When I ask Ellie Bamber for the names of some of the actresses she admired growing up, her answer unintentionally provokes a giggle. “Definitely Nicole Kidman,” she starts. “Moulin Rouge was one of those films that I watched as a kid and was like ‘Oh my god, that’s what I want to do.’ And I love Emma Stone, I think she’s a really amazing actress.” I pause, waiting for the moment of recognition, then laughing, point out the common theme of red hair, shared also by Ellie. All at once, she’s surprised and apologetic, almost as if it didn’t occur to her. “That’s so weird, sorry!” She nervously laughs. “When I was a kid, I was blonde. I’m naturally blonde. It’s weird how as a kid I was already gravitating towards that – that’s funny actually.”

Real or not, Ellie Bamber is a redhead rising through the ranks, her signature strawberry-blonde hair a striking point of difference from many of her peers. It’s this hair that would have played at least a small part in snagging her career-making role in Tom Ford’s haunting 2016 thriller Nocturnal Animals, where she joined a flame-haired acting trifecta completed by Amy Adams and Isla Fisher. After a disturbing, but powerful performance as a daughter on a doomed family road trip, it sparked excited murmurs surrounding the Berkshire-born newcomer. But hair is just one thing. Talent is another.

And talent is something that Ellie has in buckets. She’s been lauded as somewhat of an industry chameleon, seamlessly embodying all manner of roles. Pre-Nocturnal Animals, there was Pride and Prejudice and Zombies, a comic, feminist, gore-filled riff on the Jane Austen classic which saw her train for two months in martial arts. Last year, she made her much-celebrated Donmar Theatre debut for a modern adaptation of the famous Henrik Ibsen play, The Lady from the Sea. In 2017, after the visuals for Shawn Mendes’ hit “There’s Nothing Holdin’ Me Back” were released, fans went into a frenzy investigating the identity of his music video love interest – played convincingly by Bamber, a free-spirit in the early raptures of love.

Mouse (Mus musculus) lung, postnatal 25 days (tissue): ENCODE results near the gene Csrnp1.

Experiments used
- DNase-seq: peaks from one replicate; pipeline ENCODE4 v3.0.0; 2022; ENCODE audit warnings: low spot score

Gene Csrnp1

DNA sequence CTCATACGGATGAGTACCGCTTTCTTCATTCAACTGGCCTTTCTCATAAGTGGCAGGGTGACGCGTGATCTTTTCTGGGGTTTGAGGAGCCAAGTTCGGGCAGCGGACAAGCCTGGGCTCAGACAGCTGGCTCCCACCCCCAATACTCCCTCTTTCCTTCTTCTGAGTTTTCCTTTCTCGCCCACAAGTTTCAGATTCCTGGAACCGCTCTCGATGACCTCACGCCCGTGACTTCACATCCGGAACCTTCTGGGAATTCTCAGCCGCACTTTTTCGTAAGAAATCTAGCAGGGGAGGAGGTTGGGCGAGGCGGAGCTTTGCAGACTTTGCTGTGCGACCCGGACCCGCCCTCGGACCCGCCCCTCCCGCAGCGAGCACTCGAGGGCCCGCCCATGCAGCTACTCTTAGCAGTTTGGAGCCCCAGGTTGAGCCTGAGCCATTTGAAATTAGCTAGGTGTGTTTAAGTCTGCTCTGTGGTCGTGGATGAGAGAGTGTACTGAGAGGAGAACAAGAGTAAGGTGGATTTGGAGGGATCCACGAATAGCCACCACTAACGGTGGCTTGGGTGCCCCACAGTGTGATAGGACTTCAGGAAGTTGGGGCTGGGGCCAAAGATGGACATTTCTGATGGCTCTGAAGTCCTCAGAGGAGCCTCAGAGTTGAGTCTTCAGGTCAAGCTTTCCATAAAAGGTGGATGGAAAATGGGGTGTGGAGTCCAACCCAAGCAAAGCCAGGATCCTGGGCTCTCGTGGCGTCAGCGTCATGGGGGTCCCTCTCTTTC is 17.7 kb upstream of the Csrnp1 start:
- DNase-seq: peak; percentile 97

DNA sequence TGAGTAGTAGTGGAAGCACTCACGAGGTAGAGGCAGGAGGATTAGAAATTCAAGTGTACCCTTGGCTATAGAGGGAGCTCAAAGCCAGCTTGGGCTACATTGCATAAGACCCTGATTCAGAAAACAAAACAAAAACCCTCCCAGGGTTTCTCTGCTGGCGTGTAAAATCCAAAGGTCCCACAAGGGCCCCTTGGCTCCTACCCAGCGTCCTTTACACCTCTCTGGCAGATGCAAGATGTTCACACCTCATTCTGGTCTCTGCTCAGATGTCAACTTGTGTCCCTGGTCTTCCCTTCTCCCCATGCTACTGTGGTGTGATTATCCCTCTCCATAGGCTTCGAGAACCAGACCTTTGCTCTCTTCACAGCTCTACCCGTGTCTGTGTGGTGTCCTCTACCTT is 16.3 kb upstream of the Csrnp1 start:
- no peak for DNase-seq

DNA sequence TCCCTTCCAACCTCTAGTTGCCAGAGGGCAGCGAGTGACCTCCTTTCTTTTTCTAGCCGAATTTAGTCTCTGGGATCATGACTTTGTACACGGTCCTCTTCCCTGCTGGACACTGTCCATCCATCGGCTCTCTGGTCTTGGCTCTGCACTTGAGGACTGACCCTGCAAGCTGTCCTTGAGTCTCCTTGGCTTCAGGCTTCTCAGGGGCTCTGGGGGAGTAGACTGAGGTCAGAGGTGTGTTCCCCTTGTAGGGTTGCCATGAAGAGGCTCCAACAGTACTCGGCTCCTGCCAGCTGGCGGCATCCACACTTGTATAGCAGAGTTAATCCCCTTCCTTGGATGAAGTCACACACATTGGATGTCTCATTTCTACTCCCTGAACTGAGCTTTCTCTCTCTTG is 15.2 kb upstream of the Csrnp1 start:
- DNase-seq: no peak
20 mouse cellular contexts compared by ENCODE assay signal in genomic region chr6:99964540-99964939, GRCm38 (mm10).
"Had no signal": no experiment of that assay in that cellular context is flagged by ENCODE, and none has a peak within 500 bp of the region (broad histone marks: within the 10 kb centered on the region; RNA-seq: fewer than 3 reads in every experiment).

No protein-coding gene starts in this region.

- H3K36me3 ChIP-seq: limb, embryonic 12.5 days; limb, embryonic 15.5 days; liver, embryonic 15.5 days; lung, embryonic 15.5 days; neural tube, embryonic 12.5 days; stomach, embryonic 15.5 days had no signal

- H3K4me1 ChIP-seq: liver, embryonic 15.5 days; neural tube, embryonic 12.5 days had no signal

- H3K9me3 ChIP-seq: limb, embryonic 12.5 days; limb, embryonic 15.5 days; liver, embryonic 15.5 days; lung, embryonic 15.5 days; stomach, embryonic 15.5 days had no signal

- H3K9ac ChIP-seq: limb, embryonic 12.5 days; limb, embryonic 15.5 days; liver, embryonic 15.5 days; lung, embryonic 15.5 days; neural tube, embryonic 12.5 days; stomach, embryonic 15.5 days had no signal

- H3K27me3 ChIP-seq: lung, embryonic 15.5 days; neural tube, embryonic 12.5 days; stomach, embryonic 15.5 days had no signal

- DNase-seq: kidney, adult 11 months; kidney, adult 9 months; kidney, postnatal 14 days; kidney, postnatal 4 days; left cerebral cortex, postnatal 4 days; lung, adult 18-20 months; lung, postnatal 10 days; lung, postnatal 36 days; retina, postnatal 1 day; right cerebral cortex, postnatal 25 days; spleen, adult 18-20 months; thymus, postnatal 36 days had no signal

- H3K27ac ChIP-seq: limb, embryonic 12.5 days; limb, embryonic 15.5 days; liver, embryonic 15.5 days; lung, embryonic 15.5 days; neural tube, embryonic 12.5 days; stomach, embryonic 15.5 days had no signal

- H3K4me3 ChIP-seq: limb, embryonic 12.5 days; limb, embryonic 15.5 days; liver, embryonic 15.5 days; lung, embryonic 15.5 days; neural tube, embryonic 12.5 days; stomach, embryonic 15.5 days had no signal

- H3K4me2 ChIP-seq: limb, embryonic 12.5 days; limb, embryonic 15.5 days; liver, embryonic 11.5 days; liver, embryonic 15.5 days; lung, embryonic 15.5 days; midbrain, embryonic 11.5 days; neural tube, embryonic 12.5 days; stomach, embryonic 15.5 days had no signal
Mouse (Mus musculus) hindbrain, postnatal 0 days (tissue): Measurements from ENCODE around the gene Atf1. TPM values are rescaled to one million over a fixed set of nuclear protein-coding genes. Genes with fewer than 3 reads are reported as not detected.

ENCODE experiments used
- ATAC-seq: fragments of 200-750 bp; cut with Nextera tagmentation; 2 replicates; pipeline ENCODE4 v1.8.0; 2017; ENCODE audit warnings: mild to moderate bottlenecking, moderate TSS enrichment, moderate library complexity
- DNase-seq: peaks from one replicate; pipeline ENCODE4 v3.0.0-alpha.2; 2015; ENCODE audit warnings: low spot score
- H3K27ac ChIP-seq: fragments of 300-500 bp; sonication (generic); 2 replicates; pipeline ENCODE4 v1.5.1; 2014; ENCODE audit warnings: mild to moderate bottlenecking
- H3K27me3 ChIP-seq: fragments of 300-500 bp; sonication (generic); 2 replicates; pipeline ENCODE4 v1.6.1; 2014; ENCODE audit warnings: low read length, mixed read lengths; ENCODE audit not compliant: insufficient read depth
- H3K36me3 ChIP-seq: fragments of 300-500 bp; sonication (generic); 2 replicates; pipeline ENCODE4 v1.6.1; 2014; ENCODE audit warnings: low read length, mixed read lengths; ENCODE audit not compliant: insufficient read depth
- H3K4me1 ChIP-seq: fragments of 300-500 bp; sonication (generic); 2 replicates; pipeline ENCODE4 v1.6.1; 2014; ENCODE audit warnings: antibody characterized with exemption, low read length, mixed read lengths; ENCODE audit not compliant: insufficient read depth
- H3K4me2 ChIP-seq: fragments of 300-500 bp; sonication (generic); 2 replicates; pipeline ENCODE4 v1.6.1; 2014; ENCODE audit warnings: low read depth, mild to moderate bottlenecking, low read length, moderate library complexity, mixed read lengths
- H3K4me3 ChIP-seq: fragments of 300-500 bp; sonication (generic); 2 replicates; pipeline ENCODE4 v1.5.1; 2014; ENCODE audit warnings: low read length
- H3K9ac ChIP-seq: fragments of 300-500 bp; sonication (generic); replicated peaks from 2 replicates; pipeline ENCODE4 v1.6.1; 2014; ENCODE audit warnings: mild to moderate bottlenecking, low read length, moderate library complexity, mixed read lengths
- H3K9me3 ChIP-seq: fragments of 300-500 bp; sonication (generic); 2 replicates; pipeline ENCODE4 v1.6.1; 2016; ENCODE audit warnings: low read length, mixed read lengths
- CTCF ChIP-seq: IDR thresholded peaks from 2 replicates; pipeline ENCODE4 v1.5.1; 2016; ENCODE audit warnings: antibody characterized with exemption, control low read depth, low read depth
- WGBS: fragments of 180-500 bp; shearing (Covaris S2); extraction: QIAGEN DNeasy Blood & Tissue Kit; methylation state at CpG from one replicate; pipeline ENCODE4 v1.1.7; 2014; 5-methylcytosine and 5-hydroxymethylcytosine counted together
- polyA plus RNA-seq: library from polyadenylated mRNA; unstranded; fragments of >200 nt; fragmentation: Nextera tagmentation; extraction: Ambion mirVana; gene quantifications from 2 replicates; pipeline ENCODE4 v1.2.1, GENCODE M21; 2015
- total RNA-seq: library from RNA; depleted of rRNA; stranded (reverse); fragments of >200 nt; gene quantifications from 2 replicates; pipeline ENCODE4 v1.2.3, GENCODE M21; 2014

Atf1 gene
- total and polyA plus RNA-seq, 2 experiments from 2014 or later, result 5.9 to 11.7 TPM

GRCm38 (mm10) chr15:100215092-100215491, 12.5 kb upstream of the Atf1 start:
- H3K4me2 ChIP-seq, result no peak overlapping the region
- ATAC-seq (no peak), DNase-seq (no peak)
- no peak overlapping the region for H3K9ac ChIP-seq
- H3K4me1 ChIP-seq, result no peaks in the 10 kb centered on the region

A stint as Tom Ford’s muse means that her style – which she describes as “a combination of classic, pretty things, and street style” – has also snagged her opportunities such as being appointed as a Chanel ambassador. Casual. She’s also the lead in upcoming project, Taipei (High Resolution), a love-in-the-age-of-social-media tale, about “a couple who takes loads of drugs together, film themselves and put it out on the internet.” Currently, she’s speaking to me over the phone from Brazil, where she’s shooting a harrowing abduction true story, The Seven Sorrows of Mary, which she calls a “tough” but also “really important piece of work.”
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Ellie Bamber attends the Salvatore Ferragamo show during Milan Fashion Week Spring/Summer 2019 on September 22, 2018 in Milan, Italy.

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Ellie Bamber attends the Emilia Wickstead front row during London Fashion Week September 2018 at the Phillips Gallery on September 17, 2018 in London, England.

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Ellie Bamber attends the Jasper Conran show during London Fashion Week September 2018 at The Sackler Gallery on September 15, 2018 in London, England.

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Ellie talked about her next work, the BBC mini-series Les Misérables, with WWD during the Chanel Haute Couture Show today in Paris.

“It’s like a terrarium,” said Ellie Bamber, who had wrapped filming “Les Mis” the day before. (The six-part drama adaptation of Victor Hugo’s 19th century classic also stars Dominic West and Lily Collins, with Bamber in the role of Cosette.)

“It was really challenging, it’s been amazing creating Cosette’s journey. I feel like there are so many new things that an audience is going to see that, if they’ve watched the musical, they might not know about,” she said. “The book is 1,500 pages long, Victor Hugo goes into so much detail, and [screenwriter] Andrew Davies has captured that so well.”

Coming “from that to this was just beautiful,” she continued, adding: “I sat in my room and had French onion soup last night — it’s something I do every time I come to Paris.”